When people come to us saying they’ve been abused by the Church, and we launch into a diatribe about how good the Church and her teaching really are, how necessary her sacraments– I think we commit a serious error. By waving wheat in the face of someone who’s been abused by a toxic weed, we’re gaslighting that person. We’re painting them as crazy or unreasonable, and trying to make them think they didn’t see what they’re sure they saw. We are participating in their abuse, no matter how good our intentions.

When people come to us saying they’ve suffered so much pain that they left the Church, and we lecture them on how they should have stuck it out and persevered for the sake of the sacraments, we become hypocrites tying up heavy burdens for our neighbor. This is the opposite of what Christ did. Christ’s response to suffering people was to be moved with compassion, and help.

And that’s why I’m saying: if you have been abused by Catholics, sexually, emotionally, physically, spiritually– that is real. That is a sin that was committed against Heaven and against you. The Church did that to you, and it’s real. The fact that it hurts so much doesn’t mean that you’re crazy. It’s a sign that you are sane. You’d have to be crazy to not suffer after what you’ve been through. This church is full of toxic abuse. And I am sorry.

We’d all have to be crazy to not suffer, because so much of what is happening all around us that’s taken for normal, is wrong.

Christ is not an abusive boyfriend. Christ is Mercy and Love. And in every way that your experience of Christ in Catholicism has felt like putting up with an abusive boyfriend who insists we take abuse from his insane narcissistic family– that’s a sin committed against Heaven and against you by abusive people.

If you panic on Saturday night because you can’t stand the thought of Mass Sunday morning but are terrified of hell if you don’t show up and submit yourself– that is not normal. That is a sign you’re being abused.

If you are scared every time you walk into a new church, for fear that it will be one of THOSE churches, that’s not normal. That’s a sign that abuse is so common in your religious experience, you’ve come to accept it as part of the landscape.

If you are afraid to attend the church near you because of all the bullies, and have to drive for an hour to get to a church where no one knows you to fulfill your Sunday obligation– that’s not normal. You have been abused.

If you are afraid to sit in the congregation through the homily because the priest likes to call out and humiliate members of his congregation and you fear he’ll pick on you next– that is not the priest being a good father, and incisive teacher, iron sharpening iron. Humiliation is an abusive teaching tactic. That is the priest being an abusive father and teacher.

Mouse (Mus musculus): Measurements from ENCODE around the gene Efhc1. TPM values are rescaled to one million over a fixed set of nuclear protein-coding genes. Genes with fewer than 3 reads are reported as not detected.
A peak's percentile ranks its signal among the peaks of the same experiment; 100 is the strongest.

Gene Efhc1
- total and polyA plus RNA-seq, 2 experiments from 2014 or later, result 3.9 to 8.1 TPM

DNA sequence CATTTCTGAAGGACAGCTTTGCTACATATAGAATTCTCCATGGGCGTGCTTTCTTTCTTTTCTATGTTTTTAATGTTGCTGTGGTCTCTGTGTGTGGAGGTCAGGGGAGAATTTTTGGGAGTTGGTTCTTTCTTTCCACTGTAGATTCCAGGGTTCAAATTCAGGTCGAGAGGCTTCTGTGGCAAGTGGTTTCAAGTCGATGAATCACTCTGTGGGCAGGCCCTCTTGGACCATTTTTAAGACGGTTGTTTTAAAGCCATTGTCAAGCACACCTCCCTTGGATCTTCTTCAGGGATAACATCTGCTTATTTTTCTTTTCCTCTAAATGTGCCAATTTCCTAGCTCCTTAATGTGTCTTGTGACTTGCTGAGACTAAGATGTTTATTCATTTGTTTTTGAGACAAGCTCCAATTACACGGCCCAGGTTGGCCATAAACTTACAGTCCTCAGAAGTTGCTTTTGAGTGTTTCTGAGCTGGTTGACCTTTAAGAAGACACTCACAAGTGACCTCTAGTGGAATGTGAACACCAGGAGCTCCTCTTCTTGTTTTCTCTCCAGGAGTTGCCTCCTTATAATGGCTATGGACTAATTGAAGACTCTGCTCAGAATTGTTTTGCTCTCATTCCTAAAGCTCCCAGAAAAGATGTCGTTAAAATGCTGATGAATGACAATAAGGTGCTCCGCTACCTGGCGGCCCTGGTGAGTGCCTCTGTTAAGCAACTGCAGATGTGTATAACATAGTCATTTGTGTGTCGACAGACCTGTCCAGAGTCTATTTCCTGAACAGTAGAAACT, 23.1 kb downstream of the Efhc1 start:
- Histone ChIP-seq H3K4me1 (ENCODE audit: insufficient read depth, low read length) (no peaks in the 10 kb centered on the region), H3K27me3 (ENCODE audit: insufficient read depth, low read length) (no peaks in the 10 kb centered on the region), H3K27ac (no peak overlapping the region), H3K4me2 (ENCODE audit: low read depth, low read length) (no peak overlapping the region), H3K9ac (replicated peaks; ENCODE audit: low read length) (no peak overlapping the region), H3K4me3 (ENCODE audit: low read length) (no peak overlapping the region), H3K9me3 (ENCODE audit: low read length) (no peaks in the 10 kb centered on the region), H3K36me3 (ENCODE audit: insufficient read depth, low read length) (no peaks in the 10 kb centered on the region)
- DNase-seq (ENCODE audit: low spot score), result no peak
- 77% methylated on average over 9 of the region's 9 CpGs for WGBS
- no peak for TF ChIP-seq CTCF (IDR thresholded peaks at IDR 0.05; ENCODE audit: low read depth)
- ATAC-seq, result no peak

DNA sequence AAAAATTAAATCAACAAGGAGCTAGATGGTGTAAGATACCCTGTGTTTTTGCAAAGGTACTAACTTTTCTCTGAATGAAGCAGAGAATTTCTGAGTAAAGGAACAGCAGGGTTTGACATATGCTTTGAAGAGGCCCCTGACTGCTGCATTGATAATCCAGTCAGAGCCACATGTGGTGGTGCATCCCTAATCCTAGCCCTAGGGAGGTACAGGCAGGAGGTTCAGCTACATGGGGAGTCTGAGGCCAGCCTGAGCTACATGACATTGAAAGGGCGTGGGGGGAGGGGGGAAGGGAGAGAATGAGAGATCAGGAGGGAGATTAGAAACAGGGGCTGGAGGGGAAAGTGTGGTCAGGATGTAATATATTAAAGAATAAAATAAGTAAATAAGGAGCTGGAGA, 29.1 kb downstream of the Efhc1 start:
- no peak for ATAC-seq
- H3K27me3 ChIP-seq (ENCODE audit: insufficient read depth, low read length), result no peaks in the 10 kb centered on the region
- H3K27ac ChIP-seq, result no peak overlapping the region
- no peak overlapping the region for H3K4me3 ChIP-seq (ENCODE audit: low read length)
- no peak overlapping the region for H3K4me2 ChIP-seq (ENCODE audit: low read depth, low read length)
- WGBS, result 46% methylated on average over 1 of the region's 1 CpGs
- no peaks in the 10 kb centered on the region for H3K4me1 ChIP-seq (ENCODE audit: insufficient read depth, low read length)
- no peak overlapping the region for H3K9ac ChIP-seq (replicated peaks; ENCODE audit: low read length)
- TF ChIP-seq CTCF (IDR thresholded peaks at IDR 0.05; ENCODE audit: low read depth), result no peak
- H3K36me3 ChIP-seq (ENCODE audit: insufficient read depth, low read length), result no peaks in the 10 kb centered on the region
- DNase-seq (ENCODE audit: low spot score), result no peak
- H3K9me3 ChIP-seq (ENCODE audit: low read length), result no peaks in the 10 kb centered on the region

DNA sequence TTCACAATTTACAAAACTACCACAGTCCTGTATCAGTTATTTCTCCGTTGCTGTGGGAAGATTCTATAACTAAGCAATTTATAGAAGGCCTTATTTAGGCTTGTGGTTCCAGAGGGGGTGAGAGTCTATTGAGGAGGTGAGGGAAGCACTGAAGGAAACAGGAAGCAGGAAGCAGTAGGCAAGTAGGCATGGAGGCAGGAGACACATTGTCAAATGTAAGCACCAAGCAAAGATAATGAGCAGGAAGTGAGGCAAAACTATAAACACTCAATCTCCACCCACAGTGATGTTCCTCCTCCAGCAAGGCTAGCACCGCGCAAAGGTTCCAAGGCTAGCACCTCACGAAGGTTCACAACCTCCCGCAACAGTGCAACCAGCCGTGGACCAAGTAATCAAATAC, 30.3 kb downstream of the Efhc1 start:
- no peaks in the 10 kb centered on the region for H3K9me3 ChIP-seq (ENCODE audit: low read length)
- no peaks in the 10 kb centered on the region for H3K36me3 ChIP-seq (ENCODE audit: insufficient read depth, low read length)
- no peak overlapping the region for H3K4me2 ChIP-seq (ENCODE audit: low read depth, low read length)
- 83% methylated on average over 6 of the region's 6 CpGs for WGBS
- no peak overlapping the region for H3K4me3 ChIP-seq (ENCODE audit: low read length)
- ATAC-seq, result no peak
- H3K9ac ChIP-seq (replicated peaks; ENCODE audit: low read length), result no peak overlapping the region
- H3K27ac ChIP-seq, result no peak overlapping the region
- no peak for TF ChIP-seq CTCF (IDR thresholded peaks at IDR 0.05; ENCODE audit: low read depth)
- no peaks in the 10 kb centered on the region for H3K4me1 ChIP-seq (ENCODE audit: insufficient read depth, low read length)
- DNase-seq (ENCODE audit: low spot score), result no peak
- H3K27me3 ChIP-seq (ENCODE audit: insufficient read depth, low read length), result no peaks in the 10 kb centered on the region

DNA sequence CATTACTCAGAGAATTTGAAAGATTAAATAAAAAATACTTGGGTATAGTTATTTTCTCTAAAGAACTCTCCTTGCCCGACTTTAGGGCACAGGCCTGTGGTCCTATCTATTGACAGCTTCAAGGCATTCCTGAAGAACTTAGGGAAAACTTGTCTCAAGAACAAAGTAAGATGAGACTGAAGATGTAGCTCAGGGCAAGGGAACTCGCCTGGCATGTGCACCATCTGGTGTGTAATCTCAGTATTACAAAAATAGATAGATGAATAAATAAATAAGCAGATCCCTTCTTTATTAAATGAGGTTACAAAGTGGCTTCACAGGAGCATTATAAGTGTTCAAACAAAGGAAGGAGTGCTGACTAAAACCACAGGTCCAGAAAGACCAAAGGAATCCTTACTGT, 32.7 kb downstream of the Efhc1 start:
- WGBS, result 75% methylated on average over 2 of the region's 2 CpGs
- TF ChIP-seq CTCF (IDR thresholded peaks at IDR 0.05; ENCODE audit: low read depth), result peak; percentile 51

If you are afraid to speak honestly on Facebook, including about your doubts, because of more-Catholic-than-thou bullies screenshotting you out of context and trying to ruin your reputation– that’s not normal. You’re being abused. Those people are not good Catholics protecting the Church from error. They’re harassing voyeurs and as perverted as if they were rifling through your laundry for used panties.

If you yourself have participated in berating, embarrassing or ostracizing a fellow believer for not being the right kind of person because you felt you had to– you, yourself, have been recruited into a toxic culture of abuse, and you abused them. You committed a sin. You ought to repent.

And I imagine that many of you are nodding your heads in recognition right now, because you are used to this kind of treatment. Some of you are probably offended that I’d portray such normal run-of-the-mill things as wrong. This is what counts for ordinary in most of the Catholic communities I have encountered.

But it’s still wrong.

It would be ludicrous of me to proclaim “this isn’t Catholicism.” It is. It’s weeds and not wheat, but it’s very much a part of the Catholic culture, in my region of the world. You can’t expect to receive the sacraments and not run into it. Some people have no choice but to endure this abuse in order to receive the sacraments. For all intents and purposes, it’s Catholicism. Everyone from the bully deacon who irritates you on Facebook to the rapist priest who ends up on the evening news is a part of Catholicism, of Catholic culture, and we’re stuck here in the field with it.

And it ought not to be. And we have to do what we can to make it stop. Don’t ever swallow abuse as if it’s food, and don’t let anyone else swallow it either. Call it out vocally as a toxic weed. This priest and that deacon are behaving as weeds. That whole parish is choked by weeds. This culture of abuse is not what Christ intended. Christ is not responsible for toxins, and He doesn’t want us to swallow them. You are performing a work of justice as a Christian if you come out and say this, in defense of yourself and anyone else who’s being abused.

Christ planted good seed. In His name, call out the weeds for what they are, and don’t be afraid.

(image via Pixabay)